By Ann K Addley
Celebrating Bi+ Visibility Day on September 23 has been
growing in popularity since its inception in 1999. This year,
despite various levels of COVID-19 lockdown, the need to
connect and celebrate our community was stronger than ever.
A collective of bi+ organizers across New Zealand and Australia decided to pool their resources and create the first joint
Australia/New Zealand bi+ conference: Stand Bi Us 2020.
The conference ran September 18-27 and included over
37 free events mostly online, with some face-to-face where
lockdown rules allowed. There was a diverse range of events:
panels, workshops, shows, and meetups to suit all attendees.
Including bicons such as Shiri Eisner (Author, Bi: Notes for a
Bisexual Revolution), Sheela Lambert (Founder/Director of
the Bisexual Book Awards), Jen Yockney MBE (Awarded the
MBE for Services to the Bisexual Community in the 2016
Queen’s Birthday Honours List), Hilde Vossen (Representative of the Bisexual Steering Committee for Europe and
Central Asia), and Senator Janet Rice (Australian Greens
Party Room Chair and Deputy Whip, and spokesperson for
LGBTIQ issues), among others.
And come they did, with an estimated 700 attendees logging on from nine countries. In fact, we quickly realized
that though COVID had forced us online, this format was
more accessible than ever. It enabled the participation of
community members with diverse accessibility requirements
and those in rural areas, and allowed community members
who are not out to participate and explore anonymously.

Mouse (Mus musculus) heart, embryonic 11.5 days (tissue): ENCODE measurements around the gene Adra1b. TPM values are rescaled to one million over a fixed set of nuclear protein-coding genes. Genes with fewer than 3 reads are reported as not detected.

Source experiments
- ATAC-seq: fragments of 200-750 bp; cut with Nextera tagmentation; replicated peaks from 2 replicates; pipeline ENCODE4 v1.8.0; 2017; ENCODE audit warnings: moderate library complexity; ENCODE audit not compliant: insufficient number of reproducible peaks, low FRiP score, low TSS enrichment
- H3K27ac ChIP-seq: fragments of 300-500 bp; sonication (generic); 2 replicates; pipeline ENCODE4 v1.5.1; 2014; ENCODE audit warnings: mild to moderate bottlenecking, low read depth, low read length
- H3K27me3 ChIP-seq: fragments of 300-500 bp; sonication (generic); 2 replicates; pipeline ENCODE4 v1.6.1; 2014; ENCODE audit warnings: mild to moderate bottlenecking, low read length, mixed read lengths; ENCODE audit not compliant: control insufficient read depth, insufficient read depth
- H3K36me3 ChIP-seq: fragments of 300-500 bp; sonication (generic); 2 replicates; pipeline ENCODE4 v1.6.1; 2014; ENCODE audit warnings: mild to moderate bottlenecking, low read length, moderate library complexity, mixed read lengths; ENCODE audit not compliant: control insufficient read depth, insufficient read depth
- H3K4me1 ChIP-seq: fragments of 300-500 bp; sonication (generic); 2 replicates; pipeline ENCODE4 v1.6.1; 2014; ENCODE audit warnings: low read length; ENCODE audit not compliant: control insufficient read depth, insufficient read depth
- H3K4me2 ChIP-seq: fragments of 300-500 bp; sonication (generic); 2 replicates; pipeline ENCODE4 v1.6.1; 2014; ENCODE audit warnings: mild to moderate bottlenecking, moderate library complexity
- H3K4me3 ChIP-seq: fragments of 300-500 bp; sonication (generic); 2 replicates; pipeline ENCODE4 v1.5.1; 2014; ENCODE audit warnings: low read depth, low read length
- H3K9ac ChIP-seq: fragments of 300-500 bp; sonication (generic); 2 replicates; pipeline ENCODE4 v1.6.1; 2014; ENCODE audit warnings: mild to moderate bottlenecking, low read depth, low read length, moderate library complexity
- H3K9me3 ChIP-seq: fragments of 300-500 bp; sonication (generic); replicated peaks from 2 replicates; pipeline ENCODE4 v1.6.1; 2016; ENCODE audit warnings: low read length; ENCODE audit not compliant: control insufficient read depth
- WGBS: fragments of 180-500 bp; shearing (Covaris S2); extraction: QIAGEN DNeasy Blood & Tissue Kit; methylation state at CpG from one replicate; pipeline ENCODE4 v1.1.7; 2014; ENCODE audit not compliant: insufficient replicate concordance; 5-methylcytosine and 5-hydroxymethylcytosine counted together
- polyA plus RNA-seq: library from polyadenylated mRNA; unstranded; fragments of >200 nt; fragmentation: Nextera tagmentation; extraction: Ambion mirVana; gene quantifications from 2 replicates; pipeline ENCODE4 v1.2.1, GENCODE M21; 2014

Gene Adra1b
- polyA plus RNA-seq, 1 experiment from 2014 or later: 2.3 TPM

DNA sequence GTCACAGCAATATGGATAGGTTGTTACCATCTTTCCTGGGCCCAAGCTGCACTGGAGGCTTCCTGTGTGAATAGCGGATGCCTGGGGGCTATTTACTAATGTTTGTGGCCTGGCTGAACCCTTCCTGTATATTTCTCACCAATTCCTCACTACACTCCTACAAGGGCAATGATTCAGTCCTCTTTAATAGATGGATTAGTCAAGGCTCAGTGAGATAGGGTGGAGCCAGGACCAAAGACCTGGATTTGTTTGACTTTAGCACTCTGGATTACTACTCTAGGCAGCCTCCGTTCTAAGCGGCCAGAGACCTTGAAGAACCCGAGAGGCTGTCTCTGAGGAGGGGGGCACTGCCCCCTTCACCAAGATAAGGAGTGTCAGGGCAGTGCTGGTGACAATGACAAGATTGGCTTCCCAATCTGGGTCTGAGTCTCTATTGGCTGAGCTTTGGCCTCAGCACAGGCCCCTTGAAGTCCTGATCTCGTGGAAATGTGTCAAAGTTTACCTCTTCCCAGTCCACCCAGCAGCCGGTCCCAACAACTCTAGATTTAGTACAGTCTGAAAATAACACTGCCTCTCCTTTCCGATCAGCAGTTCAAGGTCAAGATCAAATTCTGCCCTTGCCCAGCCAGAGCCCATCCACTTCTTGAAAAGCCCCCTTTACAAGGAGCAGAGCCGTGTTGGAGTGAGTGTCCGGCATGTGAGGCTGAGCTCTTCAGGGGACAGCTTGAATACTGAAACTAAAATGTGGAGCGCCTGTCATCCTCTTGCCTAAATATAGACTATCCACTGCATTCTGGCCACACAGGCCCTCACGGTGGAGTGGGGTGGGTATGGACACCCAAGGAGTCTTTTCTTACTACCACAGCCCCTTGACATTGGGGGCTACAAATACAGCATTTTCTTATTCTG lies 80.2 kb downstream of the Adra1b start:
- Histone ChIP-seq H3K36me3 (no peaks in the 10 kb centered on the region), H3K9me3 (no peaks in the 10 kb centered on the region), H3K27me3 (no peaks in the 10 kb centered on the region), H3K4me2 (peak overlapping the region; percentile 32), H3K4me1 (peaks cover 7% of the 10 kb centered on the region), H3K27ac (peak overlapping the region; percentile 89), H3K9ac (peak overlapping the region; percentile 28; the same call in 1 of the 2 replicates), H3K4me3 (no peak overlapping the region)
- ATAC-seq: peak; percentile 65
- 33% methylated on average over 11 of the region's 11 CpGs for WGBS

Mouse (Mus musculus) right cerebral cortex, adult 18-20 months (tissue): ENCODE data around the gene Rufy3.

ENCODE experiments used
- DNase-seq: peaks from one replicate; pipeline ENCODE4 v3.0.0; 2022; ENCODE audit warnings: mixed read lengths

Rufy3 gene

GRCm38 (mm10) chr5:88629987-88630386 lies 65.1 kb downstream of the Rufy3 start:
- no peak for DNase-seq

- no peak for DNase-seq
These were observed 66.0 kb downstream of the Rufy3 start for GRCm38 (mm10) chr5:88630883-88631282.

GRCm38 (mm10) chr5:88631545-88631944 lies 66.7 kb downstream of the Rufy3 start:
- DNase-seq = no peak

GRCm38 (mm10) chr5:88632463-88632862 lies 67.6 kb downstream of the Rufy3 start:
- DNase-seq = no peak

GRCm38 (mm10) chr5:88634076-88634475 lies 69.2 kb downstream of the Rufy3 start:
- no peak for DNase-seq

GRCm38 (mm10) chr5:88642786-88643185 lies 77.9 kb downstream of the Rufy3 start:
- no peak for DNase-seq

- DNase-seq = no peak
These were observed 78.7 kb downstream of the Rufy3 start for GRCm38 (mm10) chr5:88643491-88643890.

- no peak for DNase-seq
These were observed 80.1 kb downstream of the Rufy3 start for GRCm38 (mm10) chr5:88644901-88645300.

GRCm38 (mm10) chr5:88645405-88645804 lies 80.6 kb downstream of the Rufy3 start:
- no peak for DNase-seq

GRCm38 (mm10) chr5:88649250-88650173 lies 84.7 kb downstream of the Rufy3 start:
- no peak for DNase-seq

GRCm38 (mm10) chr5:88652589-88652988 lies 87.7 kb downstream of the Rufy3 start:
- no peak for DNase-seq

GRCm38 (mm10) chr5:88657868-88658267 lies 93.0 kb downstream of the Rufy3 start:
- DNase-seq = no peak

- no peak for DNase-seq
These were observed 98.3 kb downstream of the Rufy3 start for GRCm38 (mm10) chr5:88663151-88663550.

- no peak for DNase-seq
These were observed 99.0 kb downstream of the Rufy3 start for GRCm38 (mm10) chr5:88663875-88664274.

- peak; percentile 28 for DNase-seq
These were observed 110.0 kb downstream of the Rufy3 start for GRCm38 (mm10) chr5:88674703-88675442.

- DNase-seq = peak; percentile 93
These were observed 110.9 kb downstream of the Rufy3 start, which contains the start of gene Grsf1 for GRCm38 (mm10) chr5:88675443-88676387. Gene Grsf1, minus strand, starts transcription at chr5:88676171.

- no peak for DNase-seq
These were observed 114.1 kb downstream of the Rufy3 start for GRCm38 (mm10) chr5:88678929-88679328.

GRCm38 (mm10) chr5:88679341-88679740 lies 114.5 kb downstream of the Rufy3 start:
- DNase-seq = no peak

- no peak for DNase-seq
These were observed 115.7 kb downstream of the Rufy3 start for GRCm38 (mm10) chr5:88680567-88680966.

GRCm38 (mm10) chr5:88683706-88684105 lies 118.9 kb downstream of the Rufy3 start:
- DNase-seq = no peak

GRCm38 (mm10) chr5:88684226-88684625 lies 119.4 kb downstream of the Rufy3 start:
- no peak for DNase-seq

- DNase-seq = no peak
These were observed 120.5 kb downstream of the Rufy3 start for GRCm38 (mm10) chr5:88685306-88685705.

The decision to create the Stand Bi Us conference grew
almost organically in response to both the cancellations of
our usual face-to-face events due to COVID and a strong
need for connection. It grew to a size that surprised us all, including 16 organizations across New Zealand and Australia.
Organizing was done by a team of volunteers who built on
their existing events and learned new skills in online content
formats as they went. Collaborating and overcoming tech
issues, we connected and celebrated our community with
much chaotic bi+ energy and excitement over offerings we
can provide in the future.
All events were well attended with a beautiful supportive community
feel. Some conference highlights included a question and answer
session with Shiri Eisner in the Opening Plenary hosted by Bi+
community Perth; BiCONIC’s live Visibility Day extravaganza with
tons of super talented queer acts; and Sydney’s Bi plus network’s
BiLines storytelling event, presented in a new online format that
worked well and was packed with bi+ history. I personally also loved
the Bi Bi Bonanza’s Play Bi Play panel about bi+ representation and
access to sports.
Every time we create an offering for the bi+ community, there is an
outpouring of love and gratitude. We are reminded that we are still
struggling on many fronts. For many people, Stand Bi Us was their
first experience of an inclusive bi+ community. These acts of visibility, education, and affirmation of community that reach beyond
our own neighborhoods are extremely valuable. Seeing ourselves
in others and exploring the different challenges and triumphs our
community faces create a sense of validation in our bi+ identities.
That new-found confidence and collaboration will grow into a new
generation of bicons and gradually work toward a world in which
biphobia is a thing of the past.
Recordings of several of our panels are available for viewing at www.
When not managing events Ann K Addley is primarily a travel and
children’s non-fiction author. She is a member of the Melbourne Bisexual Network and passionate about building Queer communities in